Publication in Economics, Politics and Public Policy in East Asia and the Pacific

China’s challenges in 2016

Author: Kerry Brown, King’s College London

For China, the story for its economy in 2015 simply reinforced what was already becoming apparent through 2014. GDP growth was slowing, and the political capital the Communist Party could collect from lauding this one statistic was diminishing. Read more…

A bright future for the Philippines

Author: Ganeshan Wignaraja, Asian Development Bank

Economic forecasting is always difficult. The American economist John Kenneth Galbraith famously said ‘we have two sorts of forecasters: those who don’t know and those who don’t know they don’t know’. Yet, while some sceptics assert that economic forecasts are of little value, they are useful for governments and firms to develop their plans and budgets for the year ahead. Read more…

Pakistan inches towards stability

Author: Ghulam Ali, Peking University

After a dramatic end to 2014, Pakistan has gradually moved towards greater political and economic stability. This has been largely due to its successes in reducing terrorism, which injected new hopes about the country’s ability to handle crises. Read more…

Stormy seas ahead for the Philippine economy?

Author: Gilbert Llanto, PIDS

The Philippines has performed well in the past few years relative to its peers. It demonstrated great resilience to exogenous shocks that would have undone less capable economies. But will it be able to sustain its positive economic position? Read more…

Navigating the rocky road to a multipolar order

Author: Andrew Sheng, Asia Global Institute

2015 in the Asia Pacific will be remembered as a year of shambolic shifts towards a more multipolar economic and political order. The United States alone can no longer shape global destiny but will have to share power with allies and rivals, even as regional powers find themselves threatened by their own challenges. Read more…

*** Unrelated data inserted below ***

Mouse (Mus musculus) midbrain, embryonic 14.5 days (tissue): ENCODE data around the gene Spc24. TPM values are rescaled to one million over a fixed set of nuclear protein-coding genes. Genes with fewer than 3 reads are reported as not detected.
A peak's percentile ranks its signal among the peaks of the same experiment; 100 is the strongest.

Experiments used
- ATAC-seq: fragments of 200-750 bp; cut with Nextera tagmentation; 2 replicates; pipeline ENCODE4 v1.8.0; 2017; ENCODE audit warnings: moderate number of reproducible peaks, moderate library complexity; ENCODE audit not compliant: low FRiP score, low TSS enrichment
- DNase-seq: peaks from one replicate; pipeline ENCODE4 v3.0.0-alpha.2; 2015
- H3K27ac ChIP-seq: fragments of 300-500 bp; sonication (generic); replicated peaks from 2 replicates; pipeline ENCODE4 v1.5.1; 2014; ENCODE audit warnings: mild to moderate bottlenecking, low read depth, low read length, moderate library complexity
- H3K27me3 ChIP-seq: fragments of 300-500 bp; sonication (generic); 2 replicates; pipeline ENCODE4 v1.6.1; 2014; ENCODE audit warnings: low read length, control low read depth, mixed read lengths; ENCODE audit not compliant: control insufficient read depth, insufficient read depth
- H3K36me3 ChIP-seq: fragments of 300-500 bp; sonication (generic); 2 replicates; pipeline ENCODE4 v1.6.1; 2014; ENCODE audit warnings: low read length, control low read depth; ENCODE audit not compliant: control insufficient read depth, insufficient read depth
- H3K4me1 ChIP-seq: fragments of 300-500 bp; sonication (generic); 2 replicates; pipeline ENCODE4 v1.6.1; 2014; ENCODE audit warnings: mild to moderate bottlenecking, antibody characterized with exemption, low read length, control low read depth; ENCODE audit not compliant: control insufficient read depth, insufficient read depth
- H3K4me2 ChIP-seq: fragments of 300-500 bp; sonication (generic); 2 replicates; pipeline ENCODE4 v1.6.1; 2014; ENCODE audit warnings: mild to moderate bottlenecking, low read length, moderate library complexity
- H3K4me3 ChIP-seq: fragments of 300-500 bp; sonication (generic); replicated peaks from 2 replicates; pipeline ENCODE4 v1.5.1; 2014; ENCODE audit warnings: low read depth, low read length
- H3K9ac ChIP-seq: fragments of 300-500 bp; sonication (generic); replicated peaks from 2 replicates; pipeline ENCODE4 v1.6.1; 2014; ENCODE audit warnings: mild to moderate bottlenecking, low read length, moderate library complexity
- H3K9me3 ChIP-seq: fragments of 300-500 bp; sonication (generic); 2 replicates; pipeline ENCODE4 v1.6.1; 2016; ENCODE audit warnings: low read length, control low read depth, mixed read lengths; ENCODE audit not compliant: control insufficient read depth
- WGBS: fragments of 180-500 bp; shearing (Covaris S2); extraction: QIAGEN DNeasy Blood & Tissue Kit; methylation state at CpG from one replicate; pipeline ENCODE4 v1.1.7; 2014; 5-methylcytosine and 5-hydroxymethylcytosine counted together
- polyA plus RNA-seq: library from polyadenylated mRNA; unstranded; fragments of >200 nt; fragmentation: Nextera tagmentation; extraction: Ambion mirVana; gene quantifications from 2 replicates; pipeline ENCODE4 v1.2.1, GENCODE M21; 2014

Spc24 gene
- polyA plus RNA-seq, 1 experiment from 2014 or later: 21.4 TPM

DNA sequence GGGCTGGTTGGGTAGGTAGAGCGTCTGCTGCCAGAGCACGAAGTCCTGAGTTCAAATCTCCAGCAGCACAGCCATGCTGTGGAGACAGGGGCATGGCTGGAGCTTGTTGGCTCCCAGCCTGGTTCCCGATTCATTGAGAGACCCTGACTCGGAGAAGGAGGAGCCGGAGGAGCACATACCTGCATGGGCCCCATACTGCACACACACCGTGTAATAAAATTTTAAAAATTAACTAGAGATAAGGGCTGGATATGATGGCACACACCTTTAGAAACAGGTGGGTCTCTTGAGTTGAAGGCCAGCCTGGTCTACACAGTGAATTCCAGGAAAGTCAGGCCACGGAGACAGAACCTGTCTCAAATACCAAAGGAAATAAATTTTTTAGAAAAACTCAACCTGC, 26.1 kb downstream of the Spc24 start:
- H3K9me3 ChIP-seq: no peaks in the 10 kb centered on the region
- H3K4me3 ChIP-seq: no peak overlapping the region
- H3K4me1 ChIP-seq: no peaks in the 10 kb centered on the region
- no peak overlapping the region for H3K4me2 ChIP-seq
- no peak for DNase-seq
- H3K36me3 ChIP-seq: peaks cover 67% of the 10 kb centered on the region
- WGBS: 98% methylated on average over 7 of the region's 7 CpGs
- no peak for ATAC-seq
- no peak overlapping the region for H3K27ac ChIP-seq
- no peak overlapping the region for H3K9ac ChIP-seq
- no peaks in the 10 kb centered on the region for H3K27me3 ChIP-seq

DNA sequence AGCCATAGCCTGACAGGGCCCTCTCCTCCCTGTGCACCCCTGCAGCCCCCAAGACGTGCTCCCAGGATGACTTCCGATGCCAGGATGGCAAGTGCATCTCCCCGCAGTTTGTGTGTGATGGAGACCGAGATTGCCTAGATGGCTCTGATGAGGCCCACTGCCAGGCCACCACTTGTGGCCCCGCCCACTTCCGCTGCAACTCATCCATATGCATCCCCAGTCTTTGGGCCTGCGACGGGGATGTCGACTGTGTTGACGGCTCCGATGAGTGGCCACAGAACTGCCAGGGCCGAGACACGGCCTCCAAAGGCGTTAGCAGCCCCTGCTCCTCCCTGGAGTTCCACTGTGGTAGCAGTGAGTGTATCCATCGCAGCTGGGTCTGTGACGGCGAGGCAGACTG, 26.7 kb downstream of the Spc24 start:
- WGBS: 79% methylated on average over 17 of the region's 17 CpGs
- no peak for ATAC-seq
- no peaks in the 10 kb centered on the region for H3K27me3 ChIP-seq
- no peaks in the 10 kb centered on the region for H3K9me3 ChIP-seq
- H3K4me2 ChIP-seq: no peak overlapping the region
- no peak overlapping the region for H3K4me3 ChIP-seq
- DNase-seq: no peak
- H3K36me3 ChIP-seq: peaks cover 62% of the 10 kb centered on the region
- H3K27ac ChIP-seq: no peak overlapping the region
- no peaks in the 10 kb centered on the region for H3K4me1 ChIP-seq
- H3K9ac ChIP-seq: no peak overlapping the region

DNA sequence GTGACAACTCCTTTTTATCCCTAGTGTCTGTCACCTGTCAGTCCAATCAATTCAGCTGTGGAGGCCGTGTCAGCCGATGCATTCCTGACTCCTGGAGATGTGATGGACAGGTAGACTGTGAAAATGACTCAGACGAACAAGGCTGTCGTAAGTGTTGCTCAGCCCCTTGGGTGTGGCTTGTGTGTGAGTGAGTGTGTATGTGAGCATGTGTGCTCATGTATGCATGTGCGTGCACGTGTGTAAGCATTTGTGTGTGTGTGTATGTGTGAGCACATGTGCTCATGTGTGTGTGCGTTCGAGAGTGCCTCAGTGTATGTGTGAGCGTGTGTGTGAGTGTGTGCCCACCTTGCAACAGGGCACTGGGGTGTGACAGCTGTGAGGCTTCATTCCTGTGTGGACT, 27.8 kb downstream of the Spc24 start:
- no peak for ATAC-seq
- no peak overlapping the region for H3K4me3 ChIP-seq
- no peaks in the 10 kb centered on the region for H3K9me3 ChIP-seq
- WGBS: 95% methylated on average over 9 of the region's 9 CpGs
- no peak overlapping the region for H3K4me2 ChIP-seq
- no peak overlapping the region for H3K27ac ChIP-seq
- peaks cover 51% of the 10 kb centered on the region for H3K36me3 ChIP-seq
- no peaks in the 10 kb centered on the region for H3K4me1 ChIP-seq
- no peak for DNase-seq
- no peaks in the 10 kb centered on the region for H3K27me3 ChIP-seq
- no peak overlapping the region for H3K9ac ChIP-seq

Is South Korean democracy under attack?

Author: Chungshik Moon, ANU

2015 was a challenging year for South Korea’s democracy. Since the inauguration of the Park Geun-hye government in 2013 there have been a number of incidents that raise serious questions about the soundness and maturity of South Korea’s democracy. Read more…

PNG politics after the boom

Author: Bill Standish, Canberra

The Papua New Guinea (PNG) government has finally admitted that PNG’s revenue surge has ended. As long as PNG’s mining boom lasted, Prime Minister Peter O’Neill could build parliamentary support by allocating constituency funds to each member of parliament’s (MP) district. So how will restricted funds impact upon O’Neill’s political position and the stability of the government? Read more…

A facelift will boost growth in the Philippines

Author: Cesar Virata, Manila

The winner of the upcoming 2016 Philippine elections looks set to inherit an underwhelming legacy of lacklustre GDP growth and a shortage of infrastructure. Once again, government under-spending on projects, lower exports, outflow of portfolio investments and stagnant agricultural production has curbed growth. Read more…